Proposition 98 is an education guarantee that 40 to 50 percent of the state’s general fund goes to education.
However, she said Brown moved general fund money to special funds, which resulted in less money going to schools, and the courts upheld the move.
In addition, if the tax initiatives pass, Fry said it is expected Brown will move forward with a new school funding plan where schools will be funded on a flat rate of $5,000 per student with additional money factored in for how many students are English language learners and those who qualify for the free and reduced lunch program.
The new funding plan will move all categorical money into the general fund, which means no Gifted and Talented Education or agriculture program money.
The funding plan, Fry said,would provide more local control but is scary as the district would lose $550,000 in categorical money.
Another concern to the district is cash flow. According to Fry, the state is deferring 39 percent of the money it owes the district to next year.
“We can have a budget problem year over year over year, but we can’t with cash. If we run out of cash, we’re done,” she said.
She said a key part is holding onto reserves.
“If we don’t start to really guard those reserves we’re going to run out of cash. The initial cash flow that I did had us out of cash by May of next year,” she said.
Fry said multi-year projections assume reductions in both classified and certificated staff. Utilities are projected at current levels plus 5 percent. Services have been estimated at minimal levels equal to categorical funding sources in most cases.
In multi-year projections,which Fry described as “nailing jello to the wall,” due to the little information she receives for the future,deficit spending worsens the next year. By the second subsequent year, the reserves will have been minimized and the state required reserve for economic uncertainty will not bea sufficient reserve for long-term viability.
Assumptions for the two subsequent years are cuts to state aid funding for $441 per ADA, reduction of at least 4.0 full-time equivalents (FTE) in certificated staff and a reduction of at least 8.0 FTE in classified staff.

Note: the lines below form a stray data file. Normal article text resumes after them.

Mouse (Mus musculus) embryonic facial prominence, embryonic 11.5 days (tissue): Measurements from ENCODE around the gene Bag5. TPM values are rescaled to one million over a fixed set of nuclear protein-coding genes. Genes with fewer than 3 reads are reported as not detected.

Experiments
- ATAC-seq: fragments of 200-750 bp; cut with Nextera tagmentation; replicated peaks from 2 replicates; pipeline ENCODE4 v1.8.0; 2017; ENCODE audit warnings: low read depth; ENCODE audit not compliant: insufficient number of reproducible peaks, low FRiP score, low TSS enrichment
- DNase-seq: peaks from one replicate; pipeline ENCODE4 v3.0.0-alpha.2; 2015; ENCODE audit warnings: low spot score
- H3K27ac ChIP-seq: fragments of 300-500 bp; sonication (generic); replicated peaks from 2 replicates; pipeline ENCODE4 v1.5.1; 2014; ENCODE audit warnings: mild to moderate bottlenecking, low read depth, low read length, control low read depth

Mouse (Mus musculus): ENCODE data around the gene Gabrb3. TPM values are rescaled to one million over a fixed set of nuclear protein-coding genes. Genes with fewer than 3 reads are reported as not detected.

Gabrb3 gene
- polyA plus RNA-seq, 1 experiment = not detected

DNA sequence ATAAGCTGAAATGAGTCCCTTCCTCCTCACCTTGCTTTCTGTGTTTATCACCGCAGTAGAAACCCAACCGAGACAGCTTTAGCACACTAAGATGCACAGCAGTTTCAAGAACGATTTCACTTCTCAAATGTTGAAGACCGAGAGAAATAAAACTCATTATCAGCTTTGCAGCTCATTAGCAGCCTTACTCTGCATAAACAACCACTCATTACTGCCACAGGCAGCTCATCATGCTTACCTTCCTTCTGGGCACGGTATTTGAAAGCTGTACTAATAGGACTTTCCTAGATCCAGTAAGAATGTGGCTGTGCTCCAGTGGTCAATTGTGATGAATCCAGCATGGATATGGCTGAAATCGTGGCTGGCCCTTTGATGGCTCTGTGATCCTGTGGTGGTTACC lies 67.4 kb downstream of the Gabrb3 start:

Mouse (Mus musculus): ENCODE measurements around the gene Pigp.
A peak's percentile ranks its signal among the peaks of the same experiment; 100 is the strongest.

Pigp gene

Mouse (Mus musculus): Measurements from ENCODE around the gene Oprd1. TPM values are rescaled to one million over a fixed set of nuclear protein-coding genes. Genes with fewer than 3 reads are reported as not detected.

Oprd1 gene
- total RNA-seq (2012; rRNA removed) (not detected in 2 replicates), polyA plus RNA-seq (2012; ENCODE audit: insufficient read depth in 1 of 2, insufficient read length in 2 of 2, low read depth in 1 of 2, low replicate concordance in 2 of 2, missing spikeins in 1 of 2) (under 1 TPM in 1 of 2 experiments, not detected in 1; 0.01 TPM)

There will be a continued decline in enrollment, no COLA to revenue or salaries, realigning positions to categorical programs in 2012-2013 and reducing positions to align with staffing ratios and/or program reductions in 2013-2014.
Fry said she recommends the board and superintendent start considering program reductions in the 2012-2013 school year in order to reduce expenditures and retain reserves and cash to avoid borrowing.
Lady Jacks take section title
The Westwood High School Lady Jacks softball team not only had an undefeated season, but is now celebrating winning the Northern Section Division VI championship. The Lady Jacks took on Maxwell High School Saturday, May 18 and won, 2-1, earning themselves the section title. The team ended...Read More...
Susanville Area Bicycle Association gets active on the Bizz Johnson Trail
May 23 — The Susanville Area Bicycle Association is inviting bikers, hikers, runners and walkers of all ages and skill levels to the Bizz Johnson Trail at 6 p.m. Tuesday evenings. The weekly event is part of an outdoor series the association will be putting on through October. The event will begin...Read More...
Lassen College basketball player receives scholarship
Justin McBride takes a shot for the Lassen Community College Cougars. McBride was on the 2013 Golden Valley Conference men’s basketball championship team and recently accepted a scholarship to attend and play basketball for Grace University in Omaha, Neb. Photo submitted May...Read More...